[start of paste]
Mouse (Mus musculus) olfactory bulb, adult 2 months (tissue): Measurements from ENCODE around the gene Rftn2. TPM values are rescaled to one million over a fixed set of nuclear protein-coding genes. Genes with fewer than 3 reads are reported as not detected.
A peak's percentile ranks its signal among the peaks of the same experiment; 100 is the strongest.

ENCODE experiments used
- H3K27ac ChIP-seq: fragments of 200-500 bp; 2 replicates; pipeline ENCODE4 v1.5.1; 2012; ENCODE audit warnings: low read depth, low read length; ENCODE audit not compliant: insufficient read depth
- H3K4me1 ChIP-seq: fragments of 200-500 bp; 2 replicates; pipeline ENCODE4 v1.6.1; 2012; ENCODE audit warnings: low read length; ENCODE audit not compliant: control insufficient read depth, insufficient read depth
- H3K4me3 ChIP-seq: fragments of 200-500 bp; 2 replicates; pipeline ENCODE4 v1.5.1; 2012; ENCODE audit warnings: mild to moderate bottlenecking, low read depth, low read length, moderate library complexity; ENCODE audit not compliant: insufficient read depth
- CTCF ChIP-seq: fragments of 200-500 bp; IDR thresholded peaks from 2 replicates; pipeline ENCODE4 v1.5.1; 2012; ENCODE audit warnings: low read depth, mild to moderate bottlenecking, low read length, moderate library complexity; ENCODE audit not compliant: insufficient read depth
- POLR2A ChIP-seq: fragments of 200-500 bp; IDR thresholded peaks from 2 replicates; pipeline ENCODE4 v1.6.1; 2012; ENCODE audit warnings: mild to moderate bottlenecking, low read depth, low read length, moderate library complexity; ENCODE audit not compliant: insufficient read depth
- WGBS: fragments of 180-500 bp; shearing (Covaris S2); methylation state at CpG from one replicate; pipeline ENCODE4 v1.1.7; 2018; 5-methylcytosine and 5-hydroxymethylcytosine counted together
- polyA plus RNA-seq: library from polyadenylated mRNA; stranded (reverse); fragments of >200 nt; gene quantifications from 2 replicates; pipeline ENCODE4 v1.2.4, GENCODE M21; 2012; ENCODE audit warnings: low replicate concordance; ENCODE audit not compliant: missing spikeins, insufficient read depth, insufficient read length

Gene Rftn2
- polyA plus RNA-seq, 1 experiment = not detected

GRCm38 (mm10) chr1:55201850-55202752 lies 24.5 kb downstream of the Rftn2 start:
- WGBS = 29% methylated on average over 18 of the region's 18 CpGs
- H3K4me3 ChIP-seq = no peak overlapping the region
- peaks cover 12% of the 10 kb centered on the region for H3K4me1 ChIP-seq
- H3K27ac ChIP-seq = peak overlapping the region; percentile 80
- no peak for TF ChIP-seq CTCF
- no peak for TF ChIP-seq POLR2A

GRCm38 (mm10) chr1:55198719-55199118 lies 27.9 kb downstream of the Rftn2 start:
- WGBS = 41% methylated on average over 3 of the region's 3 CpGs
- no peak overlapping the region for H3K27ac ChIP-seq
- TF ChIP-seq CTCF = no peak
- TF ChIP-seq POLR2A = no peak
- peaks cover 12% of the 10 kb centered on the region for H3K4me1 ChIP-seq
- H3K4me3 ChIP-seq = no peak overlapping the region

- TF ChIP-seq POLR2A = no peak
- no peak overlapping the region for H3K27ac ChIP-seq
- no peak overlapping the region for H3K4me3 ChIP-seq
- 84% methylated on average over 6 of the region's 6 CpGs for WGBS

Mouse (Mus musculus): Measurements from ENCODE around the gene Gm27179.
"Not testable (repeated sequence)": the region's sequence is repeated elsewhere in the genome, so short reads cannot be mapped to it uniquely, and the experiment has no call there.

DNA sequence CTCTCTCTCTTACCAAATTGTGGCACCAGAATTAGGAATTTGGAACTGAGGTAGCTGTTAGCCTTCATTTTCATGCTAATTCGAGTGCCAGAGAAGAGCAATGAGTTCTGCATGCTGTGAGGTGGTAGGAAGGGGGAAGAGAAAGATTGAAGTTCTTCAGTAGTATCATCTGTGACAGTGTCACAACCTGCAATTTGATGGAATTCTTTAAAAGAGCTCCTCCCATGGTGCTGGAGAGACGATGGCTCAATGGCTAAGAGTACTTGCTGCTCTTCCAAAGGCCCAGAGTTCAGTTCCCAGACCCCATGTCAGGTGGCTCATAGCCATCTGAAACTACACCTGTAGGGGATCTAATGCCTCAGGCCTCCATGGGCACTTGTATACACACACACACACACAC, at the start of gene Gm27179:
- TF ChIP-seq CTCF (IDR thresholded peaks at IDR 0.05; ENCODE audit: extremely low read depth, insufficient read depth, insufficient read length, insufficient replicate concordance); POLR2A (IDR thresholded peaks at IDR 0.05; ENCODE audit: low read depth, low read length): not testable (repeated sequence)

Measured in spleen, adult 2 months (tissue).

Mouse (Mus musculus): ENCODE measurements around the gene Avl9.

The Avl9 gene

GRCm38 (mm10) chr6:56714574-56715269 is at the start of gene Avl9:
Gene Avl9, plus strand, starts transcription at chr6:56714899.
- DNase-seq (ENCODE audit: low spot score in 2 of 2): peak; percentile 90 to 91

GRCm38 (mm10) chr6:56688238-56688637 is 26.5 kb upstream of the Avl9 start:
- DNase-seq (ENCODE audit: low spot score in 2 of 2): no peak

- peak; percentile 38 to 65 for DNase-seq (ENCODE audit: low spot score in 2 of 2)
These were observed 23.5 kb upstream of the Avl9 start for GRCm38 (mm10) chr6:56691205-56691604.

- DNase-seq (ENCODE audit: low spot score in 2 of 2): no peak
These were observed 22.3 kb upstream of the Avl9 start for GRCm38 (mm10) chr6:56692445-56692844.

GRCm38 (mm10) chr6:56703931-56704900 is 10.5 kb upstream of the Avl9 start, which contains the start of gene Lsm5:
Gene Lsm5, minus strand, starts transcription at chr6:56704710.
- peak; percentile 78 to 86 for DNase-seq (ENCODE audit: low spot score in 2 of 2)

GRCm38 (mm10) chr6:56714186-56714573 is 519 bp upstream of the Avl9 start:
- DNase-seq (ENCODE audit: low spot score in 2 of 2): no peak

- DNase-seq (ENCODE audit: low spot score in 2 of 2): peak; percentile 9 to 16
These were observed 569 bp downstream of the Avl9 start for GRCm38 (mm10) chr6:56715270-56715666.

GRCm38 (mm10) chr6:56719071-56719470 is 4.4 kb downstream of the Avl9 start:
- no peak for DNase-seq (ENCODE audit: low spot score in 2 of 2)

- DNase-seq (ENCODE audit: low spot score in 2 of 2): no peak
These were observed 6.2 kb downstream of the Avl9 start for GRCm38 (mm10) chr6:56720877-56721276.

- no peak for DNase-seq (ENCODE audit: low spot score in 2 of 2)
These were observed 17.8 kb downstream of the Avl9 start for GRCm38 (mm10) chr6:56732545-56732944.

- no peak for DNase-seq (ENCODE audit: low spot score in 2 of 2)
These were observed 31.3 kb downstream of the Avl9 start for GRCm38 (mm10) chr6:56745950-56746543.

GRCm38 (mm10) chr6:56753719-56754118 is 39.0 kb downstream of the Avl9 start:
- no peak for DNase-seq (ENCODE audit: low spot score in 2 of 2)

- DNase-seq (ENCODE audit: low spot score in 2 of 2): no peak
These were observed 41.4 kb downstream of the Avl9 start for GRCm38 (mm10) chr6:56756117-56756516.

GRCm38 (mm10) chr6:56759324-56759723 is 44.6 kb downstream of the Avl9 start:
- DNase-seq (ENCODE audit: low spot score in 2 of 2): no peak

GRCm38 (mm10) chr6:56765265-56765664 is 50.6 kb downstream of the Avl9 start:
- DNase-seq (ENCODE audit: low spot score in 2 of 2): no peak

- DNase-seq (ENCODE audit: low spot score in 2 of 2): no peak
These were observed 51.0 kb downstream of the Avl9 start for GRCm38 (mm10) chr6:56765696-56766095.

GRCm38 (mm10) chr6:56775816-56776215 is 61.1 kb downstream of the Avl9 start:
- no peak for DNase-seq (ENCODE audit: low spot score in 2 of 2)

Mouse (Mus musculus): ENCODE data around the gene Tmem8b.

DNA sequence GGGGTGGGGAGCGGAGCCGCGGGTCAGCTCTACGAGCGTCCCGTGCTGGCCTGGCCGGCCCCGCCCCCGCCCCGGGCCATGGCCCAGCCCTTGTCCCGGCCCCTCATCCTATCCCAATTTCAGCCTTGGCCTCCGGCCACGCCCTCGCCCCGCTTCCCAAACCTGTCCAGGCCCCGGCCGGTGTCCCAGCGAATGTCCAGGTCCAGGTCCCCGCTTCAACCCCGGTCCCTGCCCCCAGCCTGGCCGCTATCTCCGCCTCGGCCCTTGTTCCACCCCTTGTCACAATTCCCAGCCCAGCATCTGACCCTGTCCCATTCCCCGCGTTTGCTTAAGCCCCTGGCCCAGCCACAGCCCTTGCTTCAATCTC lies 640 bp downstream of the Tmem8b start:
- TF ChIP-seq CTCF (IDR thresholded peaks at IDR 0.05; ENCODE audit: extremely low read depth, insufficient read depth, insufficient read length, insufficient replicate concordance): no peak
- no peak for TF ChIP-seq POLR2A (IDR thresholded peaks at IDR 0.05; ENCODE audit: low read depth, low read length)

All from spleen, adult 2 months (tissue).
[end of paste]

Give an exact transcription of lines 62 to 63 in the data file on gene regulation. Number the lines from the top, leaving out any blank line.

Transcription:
GRCm38 (mm10) chr6:56753719-56754118 is 39.0 kb downstream of the Avl9 start:
- no peak for DNase-seq (ENCODE audit: low spot score in 2 of 2)